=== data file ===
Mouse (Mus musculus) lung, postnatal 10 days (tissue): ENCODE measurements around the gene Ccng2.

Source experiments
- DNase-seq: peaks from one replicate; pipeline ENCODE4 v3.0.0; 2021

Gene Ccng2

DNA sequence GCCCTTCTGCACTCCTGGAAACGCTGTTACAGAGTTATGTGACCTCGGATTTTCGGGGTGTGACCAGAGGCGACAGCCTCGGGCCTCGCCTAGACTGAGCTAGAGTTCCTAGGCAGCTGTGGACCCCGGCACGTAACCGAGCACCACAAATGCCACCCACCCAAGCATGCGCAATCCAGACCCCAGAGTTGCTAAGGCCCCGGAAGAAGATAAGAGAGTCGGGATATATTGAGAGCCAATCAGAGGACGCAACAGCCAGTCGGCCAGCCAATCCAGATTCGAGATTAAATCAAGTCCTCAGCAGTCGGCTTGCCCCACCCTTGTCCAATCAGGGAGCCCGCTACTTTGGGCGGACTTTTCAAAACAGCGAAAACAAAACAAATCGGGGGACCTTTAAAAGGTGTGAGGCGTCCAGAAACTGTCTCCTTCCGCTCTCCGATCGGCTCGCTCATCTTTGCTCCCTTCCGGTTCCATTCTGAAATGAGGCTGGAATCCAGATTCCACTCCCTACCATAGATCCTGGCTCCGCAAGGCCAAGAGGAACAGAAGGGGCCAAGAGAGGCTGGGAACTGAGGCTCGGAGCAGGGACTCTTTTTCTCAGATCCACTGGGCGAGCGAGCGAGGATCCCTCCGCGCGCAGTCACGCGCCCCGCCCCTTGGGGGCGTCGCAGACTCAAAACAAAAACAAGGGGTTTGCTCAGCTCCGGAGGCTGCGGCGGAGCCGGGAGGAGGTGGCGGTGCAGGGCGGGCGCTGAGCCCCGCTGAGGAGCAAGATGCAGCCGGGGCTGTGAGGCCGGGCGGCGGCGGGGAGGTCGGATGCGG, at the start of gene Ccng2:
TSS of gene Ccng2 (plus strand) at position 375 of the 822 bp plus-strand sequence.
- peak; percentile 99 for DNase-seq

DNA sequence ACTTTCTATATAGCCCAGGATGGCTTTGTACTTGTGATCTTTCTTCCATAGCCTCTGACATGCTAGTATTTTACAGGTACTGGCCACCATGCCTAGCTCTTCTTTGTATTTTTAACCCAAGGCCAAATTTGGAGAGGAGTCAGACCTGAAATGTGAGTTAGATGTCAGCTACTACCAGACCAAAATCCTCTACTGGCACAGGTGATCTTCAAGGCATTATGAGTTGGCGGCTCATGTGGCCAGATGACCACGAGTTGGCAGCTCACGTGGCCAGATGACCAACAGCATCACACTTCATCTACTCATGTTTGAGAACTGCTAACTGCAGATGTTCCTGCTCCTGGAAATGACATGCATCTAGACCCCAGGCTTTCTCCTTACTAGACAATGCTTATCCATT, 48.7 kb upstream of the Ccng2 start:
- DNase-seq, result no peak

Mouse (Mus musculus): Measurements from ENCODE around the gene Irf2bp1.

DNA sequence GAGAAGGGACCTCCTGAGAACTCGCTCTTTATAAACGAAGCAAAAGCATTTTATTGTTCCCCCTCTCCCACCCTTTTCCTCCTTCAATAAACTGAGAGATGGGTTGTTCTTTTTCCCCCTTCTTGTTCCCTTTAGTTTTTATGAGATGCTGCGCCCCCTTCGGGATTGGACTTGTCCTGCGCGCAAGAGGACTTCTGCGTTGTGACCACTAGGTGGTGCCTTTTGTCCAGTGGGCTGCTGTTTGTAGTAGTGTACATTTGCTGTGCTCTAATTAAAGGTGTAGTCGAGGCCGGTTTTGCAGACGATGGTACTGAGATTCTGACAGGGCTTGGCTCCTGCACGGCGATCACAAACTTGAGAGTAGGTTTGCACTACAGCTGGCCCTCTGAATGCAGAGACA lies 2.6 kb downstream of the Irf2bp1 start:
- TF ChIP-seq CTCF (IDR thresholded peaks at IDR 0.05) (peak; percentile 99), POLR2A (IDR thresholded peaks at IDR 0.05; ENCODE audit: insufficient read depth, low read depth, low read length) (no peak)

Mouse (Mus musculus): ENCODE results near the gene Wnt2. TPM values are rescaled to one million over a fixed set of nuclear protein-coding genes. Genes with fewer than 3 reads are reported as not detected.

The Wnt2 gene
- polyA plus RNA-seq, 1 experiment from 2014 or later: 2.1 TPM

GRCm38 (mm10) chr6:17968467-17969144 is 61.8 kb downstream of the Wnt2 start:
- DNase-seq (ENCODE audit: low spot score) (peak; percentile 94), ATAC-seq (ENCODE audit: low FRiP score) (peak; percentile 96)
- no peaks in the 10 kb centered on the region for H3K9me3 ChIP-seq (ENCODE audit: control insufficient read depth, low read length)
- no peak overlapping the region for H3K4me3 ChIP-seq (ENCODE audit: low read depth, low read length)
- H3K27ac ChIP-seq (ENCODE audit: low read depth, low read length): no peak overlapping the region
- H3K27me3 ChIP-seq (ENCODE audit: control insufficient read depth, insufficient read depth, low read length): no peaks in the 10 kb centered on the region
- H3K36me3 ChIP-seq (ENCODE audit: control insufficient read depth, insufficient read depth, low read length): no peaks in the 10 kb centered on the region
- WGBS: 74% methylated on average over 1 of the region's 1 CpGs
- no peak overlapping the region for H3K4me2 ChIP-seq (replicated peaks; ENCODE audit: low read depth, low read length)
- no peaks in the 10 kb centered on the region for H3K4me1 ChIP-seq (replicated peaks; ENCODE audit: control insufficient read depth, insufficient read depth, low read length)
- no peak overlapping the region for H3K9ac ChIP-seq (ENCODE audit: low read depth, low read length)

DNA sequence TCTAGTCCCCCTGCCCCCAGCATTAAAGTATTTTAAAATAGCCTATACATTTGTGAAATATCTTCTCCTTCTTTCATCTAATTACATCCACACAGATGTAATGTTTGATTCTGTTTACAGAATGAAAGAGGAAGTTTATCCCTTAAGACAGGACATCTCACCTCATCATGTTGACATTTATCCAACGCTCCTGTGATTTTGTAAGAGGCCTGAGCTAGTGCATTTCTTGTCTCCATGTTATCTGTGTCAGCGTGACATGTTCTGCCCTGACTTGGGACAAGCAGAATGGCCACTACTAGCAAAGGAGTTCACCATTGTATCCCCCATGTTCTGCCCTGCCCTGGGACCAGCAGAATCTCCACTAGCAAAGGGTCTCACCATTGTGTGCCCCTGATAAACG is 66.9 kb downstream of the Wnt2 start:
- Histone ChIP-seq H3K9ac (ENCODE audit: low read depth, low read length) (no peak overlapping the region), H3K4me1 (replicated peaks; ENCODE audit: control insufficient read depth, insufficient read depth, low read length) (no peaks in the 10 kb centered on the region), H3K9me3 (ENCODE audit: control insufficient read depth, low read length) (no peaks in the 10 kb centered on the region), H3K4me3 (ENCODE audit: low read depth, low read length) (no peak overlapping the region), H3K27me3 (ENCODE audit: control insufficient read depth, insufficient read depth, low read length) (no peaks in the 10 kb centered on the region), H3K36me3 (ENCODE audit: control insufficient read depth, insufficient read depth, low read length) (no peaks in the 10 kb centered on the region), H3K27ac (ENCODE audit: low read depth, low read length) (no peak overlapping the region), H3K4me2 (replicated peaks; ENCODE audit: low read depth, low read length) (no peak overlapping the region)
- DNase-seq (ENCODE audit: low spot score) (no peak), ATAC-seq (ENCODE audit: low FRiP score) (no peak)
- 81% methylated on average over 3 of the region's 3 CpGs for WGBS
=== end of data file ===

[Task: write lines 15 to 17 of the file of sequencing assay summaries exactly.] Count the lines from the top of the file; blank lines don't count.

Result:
- polyA plus RNA-seq, 1 experiment from 2014 or later: 2.1 TPM

GRCm38 (mm10) chr6:17968467-17969144 is 61.8 kb downstream of the Wnt2 start:
- DNase-seq (ENCODE audit: low spot score) (peak; percentile 94), ATAC-seq (ENCODE audit: low FRiP score) (peak; percentile 96)